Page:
Sign in with Facebook

Sign in with Twitter

Create an account

Cough Syrup May Be Dangerous For Young Children


more articles

by Katherine Brind Amour
November 19, 2009

Updated November 11, 2014

According to a 2009 study published in Canadian Family Physician, cough syrup may be dangerous for children younger than 4 to 6 years of age.

Doctors Shefrin and Goldman of British Columbia Children’s Hospital in Vancouver, Canada, reviewed a collection of studies examining the effectiveness of over-the-counter (OTC) cough and cold medications in young children. Surprisingly, although children ages 0 to 5 years are the most common users of these medications, there is little to no evidence indicating the efficacy of the drugs to improve cough and cold symptoms in this population.

There might be significant evidence indicating the opposite: OTC cough and cold medications may put young children at risk for serious health complications and in some cases may be involved in infant or child death.

The facts about kids and cough medicine
Experts suspect that OTC cough syrups and cold medications may be dangerous for young children because of certain ingredients they contain (such as antihistamines, antitussives, and decongestants), some of which have a sedative effect. Even when doses are reduced, such as a half dose for 5- to 12-year-olds and a quarter dose for 2- to 5-year-olds, there still may be risks.

There are no guidelines for using OTC cough and cold medications in children younger than 2 years old. Children under the age of 2, however, were the most likely of any group to have adverse reactions to the medications, despite the fact that 2- to 5-year-olds are the age range with the highest rate of OTC cough and cold medication usage.

In 2004 and 2005, use of OTC cough and cold medicines were the cause of over 7000 emergency room (ER) visits in children under 12. Although the majority of these cases involved unsupervised consumption of the medications, one in four cases involved properly administered medication with unexpected negative outcomes.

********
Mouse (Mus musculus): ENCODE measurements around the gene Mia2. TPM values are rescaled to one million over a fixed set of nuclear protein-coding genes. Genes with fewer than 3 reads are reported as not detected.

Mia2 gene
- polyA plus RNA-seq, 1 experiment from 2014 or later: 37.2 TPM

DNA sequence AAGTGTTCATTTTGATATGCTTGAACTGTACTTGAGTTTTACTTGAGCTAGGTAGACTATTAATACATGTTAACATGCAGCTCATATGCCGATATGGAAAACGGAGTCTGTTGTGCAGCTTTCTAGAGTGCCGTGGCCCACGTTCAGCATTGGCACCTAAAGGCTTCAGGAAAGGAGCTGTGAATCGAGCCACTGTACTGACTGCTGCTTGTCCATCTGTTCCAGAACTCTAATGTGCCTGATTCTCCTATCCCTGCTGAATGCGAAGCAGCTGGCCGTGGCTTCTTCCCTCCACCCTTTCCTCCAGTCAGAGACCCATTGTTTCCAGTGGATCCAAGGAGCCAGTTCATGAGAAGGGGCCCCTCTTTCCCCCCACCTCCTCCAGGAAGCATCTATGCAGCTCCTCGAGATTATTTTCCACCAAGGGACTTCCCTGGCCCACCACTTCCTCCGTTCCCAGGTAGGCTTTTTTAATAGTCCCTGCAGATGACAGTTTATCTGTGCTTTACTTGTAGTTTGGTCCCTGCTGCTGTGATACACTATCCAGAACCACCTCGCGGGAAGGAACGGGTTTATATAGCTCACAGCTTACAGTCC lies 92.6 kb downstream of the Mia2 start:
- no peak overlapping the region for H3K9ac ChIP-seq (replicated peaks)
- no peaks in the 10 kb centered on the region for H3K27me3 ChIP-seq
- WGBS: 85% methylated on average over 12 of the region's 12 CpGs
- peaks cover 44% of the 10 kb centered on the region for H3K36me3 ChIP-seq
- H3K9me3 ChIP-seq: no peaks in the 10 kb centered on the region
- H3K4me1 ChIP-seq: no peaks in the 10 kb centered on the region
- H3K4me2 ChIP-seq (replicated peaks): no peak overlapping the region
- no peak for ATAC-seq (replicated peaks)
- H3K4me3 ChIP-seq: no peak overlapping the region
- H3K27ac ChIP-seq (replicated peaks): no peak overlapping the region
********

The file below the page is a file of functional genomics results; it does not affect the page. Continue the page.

OTC cough and cold medication complications were eight times more likely to result in ER visits than problems with other types of medications. Shefrin and Goldman believe that complications with these medications may be underreported, as OTC cough and cold medications are frequently found in toxicology screens when young children are admitted to the hospital for apparent life-threatening events. These medications have been causally implicated in numerous infant deaths, both intentional and accidental.

Because of the scarcity of evidence in favor of safe and effective OTC cough and cold medication use in children, the Food and Drug Administration warns against their use with children under 4 years of age. Taking an even stricter stance, Health Canada recommends against the use of OTC cough and cold medications with children under 6 years of age and advises parents to exercise caution with children older than 6.

If it’s not safe to use cough syrups and OTC cold medications, how should parents ease coughing and cold symptoms in their young children?

The Mayo Clinic has a variety of natural and safe home remedy suggestions for easing coughs and colds in young children and infants. Suggested remedies include suctioning mucus from a baby’s nose, using a home humidifier, and administering a spoonful of honey (for those over the age of 1), or a cup of tea.

While no parent likes a fussy baby, it’s a small price to pay, given the risks associated with OTC cough and cold remedies.

Editor’s note—November 11, 2014
The American Academy of Pediatrics (AAP) recommends against the use of such medications in children under 6 years of age. A 2013 study suggests that, in spite of this recommendation, many parents remain unclear about the use of OTC medications in children younger than 6.

Photo ©